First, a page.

It was duly pointed out coming into the series that James had some issues with the Mavs in the two games during the regular season. He shot just 31 percent and averaged a below-average 21 points in the two losses. But he did get to the foul line 22 times, and the Mavs weren't going to have the now-injured Caron Butler, one of the few small forwards who can battle with James physically, to help Marion out in this series.

But James hasn't been able to impact the first two games like he does normally, especially in the half court. This was very clear in the fourth quarter of Game 2 when Marion and his help defense shut James down. He did miss an open layup, but everything else was long jumpers under pressure and double-teams.

"It's something we can go to the film to figure out and do a better job with," James said of his issues. "They've picked up their aggression, and it has gotten us out of the flow."

Marion, though, seems only to be getting stronger. He averaged 17 points on 57 percent shooting while holding Durant to 38 percent shooting in the final three games of the Western Conference finals, all three of which the Mavs won. Now, he's quietly affecting James, too.

"He's had a great playoffs," Carlisle said. "The last five games, he's been spectacular."


Dimes past: May 14 | 15 | 16 | 18 | 19 | 20 | 21 | 22 | 23 | 24 | 25 | 26 | June 1 | 2

2. Donnie Walsh Departing Knicks

By Chris Sheridan
ESPN.com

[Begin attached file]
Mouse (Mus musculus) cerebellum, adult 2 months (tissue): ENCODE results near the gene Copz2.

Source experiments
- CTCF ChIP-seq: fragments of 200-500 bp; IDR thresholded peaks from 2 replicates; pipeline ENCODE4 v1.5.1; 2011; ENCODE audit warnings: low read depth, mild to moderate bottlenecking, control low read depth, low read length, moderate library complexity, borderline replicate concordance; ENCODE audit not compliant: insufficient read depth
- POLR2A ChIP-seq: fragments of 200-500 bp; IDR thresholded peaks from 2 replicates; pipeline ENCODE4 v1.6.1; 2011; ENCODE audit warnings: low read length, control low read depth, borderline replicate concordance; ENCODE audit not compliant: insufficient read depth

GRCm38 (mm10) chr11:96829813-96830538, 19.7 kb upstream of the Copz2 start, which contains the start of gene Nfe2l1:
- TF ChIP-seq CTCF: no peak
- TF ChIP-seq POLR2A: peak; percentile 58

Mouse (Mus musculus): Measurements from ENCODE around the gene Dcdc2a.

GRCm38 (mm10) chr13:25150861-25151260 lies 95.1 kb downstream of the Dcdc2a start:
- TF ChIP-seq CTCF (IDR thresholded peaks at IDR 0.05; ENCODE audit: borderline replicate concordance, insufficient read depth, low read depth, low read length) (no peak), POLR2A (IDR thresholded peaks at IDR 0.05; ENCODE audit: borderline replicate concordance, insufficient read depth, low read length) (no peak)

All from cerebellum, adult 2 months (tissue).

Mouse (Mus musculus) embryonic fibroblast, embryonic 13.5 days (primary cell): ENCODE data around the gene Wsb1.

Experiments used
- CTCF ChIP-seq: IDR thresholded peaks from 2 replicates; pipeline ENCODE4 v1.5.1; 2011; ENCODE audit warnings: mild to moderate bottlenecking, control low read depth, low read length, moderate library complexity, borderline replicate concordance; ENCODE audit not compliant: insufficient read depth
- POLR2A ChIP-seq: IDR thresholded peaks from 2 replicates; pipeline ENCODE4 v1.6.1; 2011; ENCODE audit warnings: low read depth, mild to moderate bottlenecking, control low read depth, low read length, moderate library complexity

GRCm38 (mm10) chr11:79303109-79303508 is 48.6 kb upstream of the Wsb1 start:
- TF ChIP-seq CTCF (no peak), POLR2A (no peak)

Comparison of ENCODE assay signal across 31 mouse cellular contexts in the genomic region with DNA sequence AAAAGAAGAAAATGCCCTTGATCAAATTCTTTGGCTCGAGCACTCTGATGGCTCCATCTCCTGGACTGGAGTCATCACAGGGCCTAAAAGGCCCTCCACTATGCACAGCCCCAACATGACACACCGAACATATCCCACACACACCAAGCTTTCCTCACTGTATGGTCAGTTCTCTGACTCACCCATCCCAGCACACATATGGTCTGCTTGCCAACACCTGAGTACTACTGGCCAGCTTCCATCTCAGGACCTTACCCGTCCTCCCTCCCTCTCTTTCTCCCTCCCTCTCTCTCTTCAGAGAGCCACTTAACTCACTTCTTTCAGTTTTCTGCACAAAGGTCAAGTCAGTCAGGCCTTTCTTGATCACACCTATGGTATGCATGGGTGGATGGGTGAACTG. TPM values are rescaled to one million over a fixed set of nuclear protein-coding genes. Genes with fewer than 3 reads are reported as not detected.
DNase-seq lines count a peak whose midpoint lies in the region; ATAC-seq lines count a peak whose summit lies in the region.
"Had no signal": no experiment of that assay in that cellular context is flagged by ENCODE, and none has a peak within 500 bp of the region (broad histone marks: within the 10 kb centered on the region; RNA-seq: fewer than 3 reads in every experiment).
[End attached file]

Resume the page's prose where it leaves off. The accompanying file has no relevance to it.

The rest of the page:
NEW YORK -- Donnie Walsh's tenure as president and general manager of the New York Knicks came to an abrupt end Friday, with owner Jim Dolan announcing Walsh and the Knicks were parting ways, and with Walsh later saying he did not know if he had the energy to continue in the job for two more seasons.

"Following a long series of discussions regarding his future role with the New York Knicks, Donnie Walsh and I have mutually agreed that he will be leaving his position ... at the end of June," Dolan said in a statement.

Walsh will work in a consultant's capacity for the team next season.

"It took me a lot of energy the last three years to do this, and I'm running out of energy," Walsh said.

• To read the full story, click here »

3. Heat Get Reacquainted With Adversity

By Michael Wallace
ESPN.com

NAME
Wade

MIAMI -- Is it possible to be responsible, fair and objective the morning after?

Or are we still attaching one team's motivation to another team's silly, in-the-moment celebratory method of a single play?

Now that the dust -- as well as the faux confetti and champagne -- has settled, does anyone truly believe the Heat's collapse was caused by Dwyane Wade's celebration after that 3-pointer he drained in front of the Dallas Mavericks' bench?

No, it wasn't the freeze-frame that followed Wade's shot midway through the fourth quarter of Game 2 to put the Miami Heat ahead by 15 points that was the Heat's undoing -- but that the Heat froze up afterward and now have three days to thaw on the raw emotions before Game 3 in Dallas on Sunday.

So much has been made of Wade's celebratory follow-through as the moment that triggered the Heat's demise in Thursday's 95-93 collapse that evened this best-of-seven Finals at 1-1 heading to Dallas for the next three games.

The problem is the Heat failed to follow through after Wade's follow-through.

• To read the full story, click here »